By David Leishman,
When I was a kid, the after-school beverage choice was between a 10-oz. bottle of Coke and a 16-oz. bottle of RC Cola. They cost about the same, but while the Coke tasted much better, the RC had MORE. Pepsi was around, but who cared? So, often as not, I chose the RC bottle that was as big as my forearm.
Now, I’m a discriminating consumer and I have the luxury of choosing products based on a number of quality metrics, rather than being limited to quantity-per-penny.
So, forget last week’s editorial wherein I admonished Apple for not easing RealNetwork’s path to iPod bliss. I’ve changed my tune, so to speak. Consumers already have plenty of choice — if they want Real tunes on their iPods, they can convert ’em to MP3’s and have at it.
Apple has to protect the family jewels, and that means it can’t offer a seat at its table to distant half-cousins like Real. And the seats
above the salt
need to be reserved for other princes of the realm — such as Motorola and HP — who through alliances can extend Apple’s reach while reducing its need to invest so heavily in manufacturing.
Because, after all, it’s the idea of Apple and Apple’s ideas that lie at the heart of its success. Vision is Jobs’ one, as it were. (Godspeed.)
And the real riddle wrapped in the enigma of the iPod is digital rights management, now and in the future. Remember, like the iMac, the iPod is a product with a limited lifespan of “star quality.” It won’t be long until iPod, too, settles comfortably into the Apple product line, while being replaced on the marquee by another whiz-bang item.
Among an array of changing products, what will remain constant into the foreseeable future is the growth of downloaded content — songs, movies, and at some point, an incarnation of Aldus Huxley’s “feelies” — all wrapped in an unseen “bit binder” that will allow you to play it locally. Whether that container will be a version of Apple’s Fairplay remains to be seen, but it now gets my vote.
(For a more comprehensive look at how the future might unfold, I urge you to take a look at drunkenbatman’s ”
” and its
redux version. They’re spot-on reads, and he even captures the nuances of Steve Jobs’ repeated use of misdirection to hide what Apple might be doing behind the veil.)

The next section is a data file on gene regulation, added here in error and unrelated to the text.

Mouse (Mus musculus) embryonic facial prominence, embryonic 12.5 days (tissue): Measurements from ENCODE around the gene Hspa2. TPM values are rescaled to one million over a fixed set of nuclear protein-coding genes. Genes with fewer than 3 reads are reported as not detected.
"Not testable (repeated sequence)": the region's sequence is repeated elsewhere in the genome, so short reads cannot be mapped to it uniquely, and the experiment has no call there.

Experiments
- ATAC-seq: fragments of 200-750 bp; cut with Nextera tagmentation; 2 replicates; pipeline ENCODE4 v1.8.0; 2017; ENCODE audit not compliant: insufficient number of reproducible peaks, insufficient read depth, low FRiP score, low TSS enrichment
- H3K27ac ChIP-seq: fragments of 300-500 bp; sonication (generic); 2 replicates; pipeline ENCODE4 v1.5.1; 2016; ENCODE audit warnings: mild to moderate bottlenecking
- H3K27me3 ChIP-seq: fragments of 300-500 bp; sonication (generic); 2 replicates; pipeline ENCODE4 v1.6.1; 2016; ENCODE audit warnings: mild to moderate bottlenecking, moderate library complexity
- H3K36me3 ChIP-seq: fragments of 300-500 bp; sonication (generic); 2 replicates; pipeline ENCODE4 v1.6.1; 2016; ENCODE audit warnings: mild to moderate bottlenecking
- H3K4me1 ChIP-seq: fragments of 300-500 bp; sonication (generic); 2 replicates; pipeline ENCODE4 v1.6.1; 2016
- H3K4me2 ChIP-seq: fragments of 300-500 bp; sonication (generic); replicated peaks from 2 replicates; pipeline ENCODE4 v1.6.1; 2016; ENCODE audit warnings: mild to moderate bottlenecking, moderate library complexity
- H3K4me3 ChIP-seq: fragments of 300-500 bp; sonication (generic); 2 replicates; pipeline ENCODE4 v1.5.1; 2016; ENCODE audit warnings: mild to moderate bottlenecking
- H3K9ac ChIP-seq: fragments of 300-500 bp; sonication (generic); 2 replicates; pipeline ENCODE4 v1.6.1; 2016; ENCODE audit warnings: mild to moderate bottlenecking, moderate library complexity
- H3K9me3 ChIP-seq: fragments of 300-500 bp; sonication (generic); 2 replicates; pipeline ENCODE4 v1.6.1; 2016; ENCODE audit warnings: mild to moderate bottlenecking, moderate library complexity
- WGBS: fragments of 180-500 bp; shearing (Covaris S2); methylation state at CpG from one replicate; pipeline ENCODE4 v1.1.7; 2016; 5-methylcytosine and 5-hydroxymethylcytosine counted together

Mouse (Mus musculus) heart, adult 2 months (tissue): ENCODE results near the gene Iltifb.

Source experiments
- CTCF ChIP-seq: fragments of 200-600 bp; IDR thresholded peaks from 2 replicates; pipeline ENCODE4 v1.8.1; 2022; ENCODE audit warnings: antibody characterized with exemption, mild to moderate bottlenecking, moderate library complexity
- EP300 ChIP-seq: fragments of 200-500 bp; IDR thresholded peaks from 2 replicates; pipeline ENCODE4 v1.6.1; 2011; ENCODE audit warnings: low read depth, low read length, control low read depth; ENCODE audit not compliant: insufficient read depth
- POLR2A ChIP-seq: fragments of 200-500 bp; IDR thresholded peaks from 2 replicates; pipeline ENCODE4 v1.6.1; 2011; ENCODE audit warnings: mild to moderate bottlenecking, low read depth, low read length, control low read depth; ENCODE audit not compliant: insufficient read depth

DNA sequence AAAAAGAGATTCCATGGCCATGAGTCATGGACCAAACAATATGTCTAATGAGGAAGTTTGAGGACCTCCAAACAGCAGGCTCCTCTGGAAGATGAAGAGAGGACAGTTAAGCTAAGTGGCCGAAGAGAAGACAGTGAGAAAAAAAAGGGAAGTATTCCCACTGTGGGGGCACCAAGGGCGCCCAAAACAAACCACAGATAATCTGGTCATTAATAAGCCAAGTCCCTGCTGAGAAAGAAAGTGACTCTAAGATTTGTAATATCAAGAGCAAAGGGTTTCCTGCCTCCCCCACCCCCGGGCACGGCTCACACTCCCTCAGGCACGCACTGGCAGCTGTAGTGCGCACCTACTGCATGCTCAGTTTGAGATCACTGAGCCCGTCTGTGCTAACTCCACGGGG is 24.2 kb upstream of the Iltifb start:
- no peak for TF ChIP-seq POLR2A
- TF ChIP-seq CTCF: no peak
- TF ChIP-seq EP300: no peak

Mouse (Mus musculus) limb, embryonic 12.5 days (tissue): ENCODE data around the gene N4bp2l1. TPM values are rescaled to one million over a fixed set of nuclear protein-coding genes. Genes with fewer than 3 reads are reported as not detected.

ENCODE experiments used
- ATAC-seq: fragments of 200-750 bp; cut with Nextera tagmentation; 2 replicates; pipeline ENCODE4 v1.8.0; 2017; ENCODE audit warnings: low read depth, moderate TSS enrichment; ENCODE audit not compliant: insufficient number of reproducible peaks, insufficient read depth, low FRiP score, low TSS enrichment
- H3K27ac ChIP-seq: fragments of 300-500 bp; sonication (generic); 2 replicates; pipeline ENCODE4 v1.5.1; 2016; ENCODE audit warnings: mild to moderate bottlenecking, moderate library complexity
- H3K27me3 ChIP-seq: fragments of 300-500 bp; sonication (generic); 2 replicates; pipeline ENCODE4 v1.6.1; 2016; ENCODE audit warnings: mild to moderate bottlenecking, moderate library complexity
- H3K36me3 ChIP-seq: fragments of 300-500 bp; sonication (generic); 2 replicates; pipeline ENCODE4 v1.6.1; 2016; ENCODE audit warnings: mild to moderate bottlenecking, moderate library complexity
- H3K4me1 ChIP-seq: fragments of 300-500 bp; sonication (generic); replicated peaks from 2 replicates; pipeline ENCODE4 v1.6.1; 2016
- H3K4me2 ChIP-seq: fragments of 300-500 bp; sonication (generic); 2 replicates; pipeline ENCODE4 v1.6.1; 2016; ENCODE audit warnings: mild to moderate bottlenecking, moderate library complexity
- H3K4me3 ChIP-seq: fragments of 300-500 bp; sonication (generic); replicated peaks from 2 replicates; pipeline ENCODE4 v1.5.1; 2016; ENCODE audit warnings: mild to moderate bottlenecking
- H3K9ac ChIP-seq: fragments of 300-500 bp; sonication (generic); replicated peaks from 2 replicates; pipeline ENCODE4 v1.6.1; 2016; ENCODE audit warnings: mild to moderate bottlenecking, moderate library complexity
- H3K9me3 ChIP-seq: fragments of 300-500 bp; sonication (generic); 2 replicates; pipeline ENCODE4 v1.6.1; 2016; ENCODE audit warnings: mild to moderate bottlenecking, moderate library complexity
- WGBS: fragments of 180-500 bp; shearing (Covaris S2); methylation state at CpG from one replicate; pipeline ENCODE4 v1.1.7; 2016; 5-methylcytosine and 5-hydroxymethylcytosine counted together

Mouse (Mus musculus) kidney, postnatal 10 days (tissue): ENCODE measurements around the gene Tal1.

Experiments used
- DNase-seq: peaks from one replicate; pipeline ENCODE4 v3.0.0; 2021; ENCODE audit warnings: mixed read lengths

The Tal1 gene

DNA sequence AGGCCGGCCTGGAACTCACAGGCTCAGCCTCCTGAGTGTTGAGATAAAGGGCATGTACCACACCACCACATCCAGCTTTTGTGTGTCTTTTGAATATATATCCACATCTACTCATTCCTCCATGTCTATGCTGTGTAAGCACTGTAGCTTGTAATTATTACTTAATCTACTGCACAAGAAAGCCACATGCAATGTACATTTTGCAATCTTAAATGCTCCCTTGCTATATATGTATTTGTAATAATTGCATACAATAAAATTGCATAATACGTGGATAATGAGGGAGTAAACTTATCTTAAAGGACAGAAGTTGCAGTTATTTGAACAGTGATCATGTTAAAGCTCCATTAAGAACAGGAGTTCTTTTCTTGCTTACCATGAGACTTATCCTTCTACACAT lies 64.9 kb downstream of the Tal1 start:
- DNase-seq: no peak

The issue of compatibility (or rather the lack thereof) between Apple’s iPod and Real files pales in comparison beside the importance of Apple’s need to consolidate its role as Gatekeeper in the brave new media world. I can’t buy RC Cola nor “real” Coke anymore, but I look forward to buying Apple products far into the future.
Apple 10-Q reveals operational, financial details
Apple on Thursday filed its latest quarterly report with the SEC. The document offers a continuing view of Apple’s financial condition, its operations and various risks and issues that could affect the company’s plans for future business. One of the more interesting sections of the filing outlines Apple’s current legal woes, including details about the settlement of a 2003 case and a new case concerning Apple’s FairPlay technology.
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Toshiba announces 60GB, 1.8-inch hard-disk drive
Toshiba Corp. announced on Wednesday it will begin mass-producing a 60GB, 1.8-inch hard-disk drive before the end of the year. The new drive offers 50-percent improvement in storage space over Toshiba’s current highest capacity 1.8-inch hard-disk drive that Apple uses in its iPods.
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iRiver PMP-100 offers portable video playback
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Quicken 2005 simplifies online banking, home inventory
Intuit Inc. has released Quicken 2005 for Mac, the latest version of its popular accounting software. The new version, available exclusively for Mac OS X, provides easier connectivity to online accounts, enables users to create a visual record of valuables linked to iPhoto images, and updates its Tax Planner. It’s available online now and will hit store shelves on or around August 11.
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Kanaka to offer Novell eDirectory support for Mac OS X
FutureBASIC 4 revamps editor, project manager, more
OpenSIMS integrates network security tools
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Around the Web
Mossberg: BMW iPod solution brilliant but crude
The Wall Street Journal’s Walter Mossberg tested a variety of iPods with BMW’s new iPod Adapter and finds the mating “a decent first step (that) works, but in a pretty crude way.” Sound quality was excellent, though there were a few “flaky moments.” Bottom line: a “welcome development,” but “it’s frustrating that the car industry can’t do better.”
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